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It's no coincidence that San Francisco, CA, the decades-old capital of sexual lawlessness, is the first U.S. city in which circumcision will appear on the ballot in November. Although experts doubt the bill will survive a public vote, the anti-circumcision movement has picked up momentum in past weeks, and with it, its cousin, anti-Semitism has not forsaken an opportunity to lash out yet again in the guise of liberalism.
According to Rabbi Abraham Isaac Kook, the foreskin represents the complete immersion of the human spirit in sexual desire, to the extent that this desire then eclipses higher realms of a person's being. According to Rav Kook, the question of circumcision concerns whether sexuality can be harnessed as an essential component of a full-fledged human being, or whether the human experience can be detached from its supernal root and left to rot in decaying bodily desire.
The following is a translation by Yaacov David Shulman at ravkook.net. The original passage appears on p. 300-301 of Rav Kook's Orot HaKodesh (Lights of Holiness), Volume 3.
The precious reason for circumcision, which decreases sexual desire, encompasses broad principles of wisdom. The covenant-"to be a God to you and to your children after you"-offers knowledge of God's oneness, which is connected to circumcision. The covenant and circumcision are intimately intertwined.
"From his flesh does a man see God." If you have the power to harness all the abilities of your soul and all your drives to an enlightened and ethical goal, you will see unity in your internal world. The unity of the outer world will become increasingly clear to you. But if your abilities are splintered, if you cannot conceive of overall control of your drives and desires, you will conclude that the entire world, like you, is splintered, and that no unity can be found in existence.
Sexual desire in its essence-and in related expressions, physical, imaginative and spiritual-comprises the basis of all drives. If you experience sexuality in a way that your exalted spirit can rise to it and surround it, can unify it with all the wealth of human abilities (physical and spiritual), leading it to one integrated ethical and supernal goal, then that unity, in its power, is revealed. the revelation of Godly unity will appear in your flesh.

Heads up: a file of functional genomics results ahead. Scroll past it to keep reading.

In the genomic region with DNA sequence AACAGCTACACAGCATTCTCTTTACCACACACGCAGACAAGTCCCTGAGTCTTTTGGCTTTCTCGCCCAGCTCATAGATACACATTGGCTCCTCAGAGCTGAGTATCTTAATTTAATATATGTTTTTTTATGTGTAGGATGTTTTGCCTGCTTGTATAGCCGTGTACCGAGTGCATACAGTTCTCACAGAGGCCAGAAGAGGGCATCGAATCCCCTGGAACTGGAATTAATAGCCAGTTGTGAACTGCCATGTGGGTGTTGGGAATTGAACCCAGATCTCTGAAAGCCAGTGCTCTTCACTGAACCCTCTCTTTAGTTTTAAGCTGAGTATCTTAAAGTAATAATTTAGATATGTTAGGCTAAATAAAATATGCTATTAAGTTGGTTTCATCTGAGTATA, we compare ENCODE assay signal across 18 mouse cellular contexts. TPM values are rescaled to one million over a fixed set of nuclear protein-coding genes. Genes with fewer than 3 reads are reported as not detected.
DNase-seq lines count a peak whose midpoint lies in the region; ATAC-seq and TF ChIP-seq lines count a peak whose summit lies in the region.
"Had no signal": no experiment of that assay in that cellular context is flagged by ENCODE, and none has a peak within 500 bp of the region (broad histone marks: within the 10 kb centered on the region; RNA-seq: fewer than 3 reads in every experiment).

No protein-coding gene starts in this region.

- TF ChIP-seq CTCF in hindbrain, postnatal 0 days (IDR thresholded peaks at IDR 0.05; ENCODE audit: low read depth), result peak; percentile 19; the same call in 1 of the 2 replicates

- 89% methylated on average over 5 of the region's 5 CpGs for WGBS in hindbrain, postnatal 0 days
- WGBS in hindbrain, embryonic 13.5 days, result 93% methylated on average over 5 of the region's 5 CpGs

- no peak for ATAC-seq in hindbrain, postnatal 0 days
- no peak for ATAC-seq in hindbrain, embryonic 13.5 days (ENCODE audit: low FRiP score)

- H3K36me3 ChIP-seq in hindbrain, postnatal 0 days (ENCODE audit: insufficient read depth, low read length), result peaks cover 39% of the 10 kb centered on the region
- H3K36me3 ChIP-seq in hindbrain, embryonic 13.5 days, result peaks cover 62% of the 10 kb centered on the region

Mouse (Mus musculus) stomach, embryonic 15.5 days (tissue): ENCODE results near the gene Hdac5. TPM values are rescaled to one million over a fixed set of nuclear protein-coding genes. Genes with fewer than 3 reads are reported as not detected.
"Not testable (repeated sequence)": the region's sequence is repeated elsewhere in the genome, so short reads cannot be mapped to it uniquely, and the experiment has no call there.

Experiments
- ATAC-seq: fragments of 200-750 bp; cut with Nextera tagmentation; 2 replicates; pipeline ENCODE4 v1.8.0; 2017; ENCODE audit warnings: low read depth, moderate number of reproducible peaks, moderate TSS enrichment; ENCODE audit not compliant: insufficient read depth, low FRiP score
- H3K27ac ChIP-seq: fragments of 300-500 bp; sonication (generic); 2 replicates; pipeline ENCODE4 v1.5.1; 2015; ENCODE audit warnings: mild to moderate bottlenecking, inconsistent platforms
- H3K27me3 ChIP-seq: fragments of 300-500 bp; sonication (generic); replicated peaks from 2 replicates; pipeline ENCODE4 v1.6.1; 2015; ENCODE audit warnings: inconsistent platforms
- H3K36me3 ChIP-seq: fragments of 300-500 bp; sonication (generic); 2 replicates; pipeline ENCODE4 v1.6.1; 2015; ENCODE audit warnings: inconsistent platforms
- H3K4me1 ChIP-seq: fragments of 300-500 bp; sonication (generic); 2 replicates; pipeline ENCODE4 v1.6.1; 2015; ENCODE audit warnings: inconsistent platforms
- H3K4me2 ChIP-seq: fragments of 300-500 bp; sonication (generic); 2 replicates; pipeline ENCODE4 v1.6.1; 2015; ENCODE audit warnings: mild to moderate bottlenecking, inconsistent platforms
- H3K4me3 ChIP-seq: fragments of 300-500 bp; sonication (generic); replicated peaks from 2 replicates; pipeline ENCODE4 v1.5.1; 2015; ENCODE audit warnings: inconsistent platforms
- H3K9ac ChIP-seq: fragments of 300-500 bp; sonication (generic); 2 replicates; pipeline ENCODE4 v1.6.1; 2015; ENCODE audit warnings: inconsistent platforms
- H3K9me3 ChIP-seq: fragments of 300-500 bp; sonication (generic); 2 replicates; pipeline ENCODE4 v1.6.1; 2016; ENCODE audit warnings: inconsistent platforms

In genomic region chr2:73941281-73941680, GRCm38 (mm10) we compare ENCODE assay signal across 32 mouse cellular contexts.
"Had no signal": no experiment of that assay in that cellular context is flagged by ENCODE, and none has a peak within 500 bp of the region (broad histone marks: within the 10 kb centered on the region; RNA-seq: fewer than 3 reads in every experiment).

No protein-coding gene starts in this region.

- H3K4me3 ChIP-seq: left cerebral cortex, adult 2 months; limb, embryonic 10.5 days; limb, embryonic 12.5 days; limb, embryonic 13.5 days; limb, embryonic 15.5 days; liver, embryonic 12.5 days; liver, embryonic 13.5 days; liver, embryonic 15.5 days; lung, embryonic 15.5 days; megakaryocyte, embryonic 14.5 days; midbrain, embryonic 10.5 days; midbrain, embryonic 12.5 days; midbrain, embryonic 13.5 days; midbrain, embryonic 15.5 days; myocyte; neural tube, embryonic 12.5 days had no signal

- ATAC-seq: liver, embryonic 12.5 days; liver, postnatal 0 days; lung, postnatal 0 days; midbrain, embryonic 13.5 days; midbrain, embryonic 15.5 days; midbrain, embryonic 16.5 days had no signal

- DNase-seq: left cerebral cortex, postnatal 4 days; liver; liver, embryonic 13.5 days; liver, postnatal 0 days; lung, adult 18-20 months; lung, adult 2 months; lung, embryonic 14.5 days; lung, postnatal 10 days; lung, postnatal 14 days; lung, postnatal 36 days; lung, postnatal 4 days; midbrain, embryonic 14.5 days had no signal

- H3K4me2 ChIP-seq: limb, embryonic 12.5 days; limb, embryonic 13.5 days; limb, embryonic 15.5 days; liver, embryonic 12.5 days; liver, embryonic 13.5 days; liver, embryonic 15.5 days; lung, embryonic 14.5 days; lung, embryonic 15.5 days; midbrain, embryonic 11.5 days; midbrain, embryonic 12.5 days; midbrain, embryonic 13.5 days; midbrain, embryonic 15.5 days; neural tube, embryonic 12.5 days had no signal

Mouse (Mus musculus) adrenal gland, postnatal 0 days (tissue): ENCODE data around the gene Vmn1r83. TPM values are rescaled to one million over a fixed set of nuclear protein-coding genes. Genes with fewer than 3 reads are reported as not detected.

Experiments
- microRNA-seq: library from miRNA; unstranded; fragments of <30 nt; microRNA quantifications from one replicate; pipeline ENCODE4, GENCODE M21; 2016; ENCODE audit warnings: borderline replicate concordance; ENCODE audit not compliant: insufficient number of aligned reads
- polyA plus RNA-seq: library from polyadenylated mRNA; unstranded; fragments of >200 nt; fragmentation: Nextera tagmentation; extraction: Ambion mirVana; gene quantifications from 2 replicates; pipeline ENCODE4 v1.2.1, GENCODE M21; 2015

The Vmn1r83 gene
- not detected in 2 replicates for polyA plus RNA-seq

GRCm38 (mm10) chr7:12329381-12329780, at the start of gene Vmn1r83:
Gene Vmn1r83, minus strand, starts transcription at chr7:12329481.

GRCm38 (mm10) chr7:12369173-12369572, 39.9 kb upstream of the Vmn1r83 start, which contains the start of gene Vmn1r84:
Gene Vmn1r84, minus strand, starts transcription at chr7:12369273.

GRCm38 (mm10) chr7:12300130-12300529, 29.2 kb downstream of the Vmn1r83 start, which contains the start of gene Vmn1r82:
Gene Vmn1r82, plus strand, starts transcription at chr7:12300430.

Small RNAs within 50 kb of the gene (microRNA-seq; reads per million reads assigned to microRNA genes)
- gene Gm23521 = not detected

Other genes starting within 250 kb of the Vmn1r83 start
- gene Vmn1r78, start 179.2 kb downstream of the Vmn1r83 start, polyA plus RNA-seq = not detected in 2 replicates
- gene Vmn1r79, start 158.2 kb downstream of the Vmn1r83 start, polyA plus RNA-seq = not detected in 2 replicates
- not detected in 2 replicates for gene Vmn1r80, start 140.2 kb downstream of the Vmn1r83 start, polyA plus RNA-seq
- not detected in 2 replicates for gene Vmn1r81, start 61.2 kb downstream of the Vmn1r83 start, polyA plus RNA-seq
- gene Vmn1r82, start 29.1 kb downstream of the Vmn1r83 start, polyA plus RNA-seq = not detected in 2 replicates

The total immersion of the human spirit in sexual desire to such a degree that the ideals and ethics in its realm are silenced has brought about the substance of the foreskin. This pathological state expresses itself physically as a powerful sexual drive that has left the realm of ideals and the transmission of the ultimate ethics.
Pessimism corresponds to ethical decline. It gives urgency to the divorce of sexual desire from idealism: since existence in general is such a great evil, how can the procreation of miserable creatures be ideal? This doctrine teaches that the sexual drive is not rooted in idealism, but merely demonstrates the eruption of desire.
How different is the outlook of general goodness, of optimism: "God saw all that He had made, and behold, it was very good." This view permits idealism to extend even over the sexual drive.
The nature of flesh and the inclination of one's heart can descend to the degraded state of the foreskin. But with circumcision, you rectify the holy covenant and stride on an exalted path. All your abilities are directed toward a goal that is all-inclusive, ideal and holy. From your flesh will you see God. You will sanctify the Holy One of Israel, the one God.
Often those who oppose circumcision, although they are usually atheists, challenge supporters: If God wanted circumcision, why did he not create babies that way? The rabbis anticipated this question and wrote the following in Midrash Tanchuma (Tazria, 5):
Turnus Rufus the wicked asked Rabbi Akiva: "Whose deeds are better—Those of God or those of humans?" Rabbi Akiva answered, "Those of humans are better."...Turnus Rufus asked, "Why do you circumcise yourselves?" [Rabbi Akiva] replied, “I knew you would ask me about that, which is why I pre-empted and told you that things made by humans are better than things made by God.” Rabbi Akiva then brought Turnus Rufus two items: stalks of wheat and baked rolls. Rabbi Akiva said: "These [the stalks of wheat] are the deeds of God, and these [the baked rolls] are the deeds of humans. Are these [baked rolls] not more beautiful?
It's worth noting that the Rambam disputes the notion that circumcision reveals a lacking in God's creation, and emphasizes that circumcision comes to fix something on the human end of the spectrum, by curbing sexual desire. Either way, the above passages remind us that circumcision has always been revolutionary, and the debate over it brings up a society's deepest convictions concerning creation and the responsibility humans are given to take part in the creation of the next generation - the bridge between humanity and eternity. Circumcision involves a level of temimus - wholeness and simplicity of the Jewish soul before its Creator, both our best weapon and our culprit in the face of enemies of the Jewish people and the spirit of sinfulness and impurity polluting the otherwise relatively clean air of San Fran-sicko.
Keep in mind: Even though hatred towards anything related to God is flung at the Jews these days (and always, for that matter), the anti-religion tone of the bill and the media surrounding it nationwide are in effect a reaction to Christian ethics concerning sexuality, and their modern-day conflation with Judaism. As demonstrated in Rav Kook's passage above, Judaism affirms life and in this affirmation affirms sexuality. In recognizing the power of this drive in human nature, it seeks to provide boundaries and guidelines to ensure it does not eclipse all parts of one's life and of a society, so as to not nullify its own purpose - re-creation.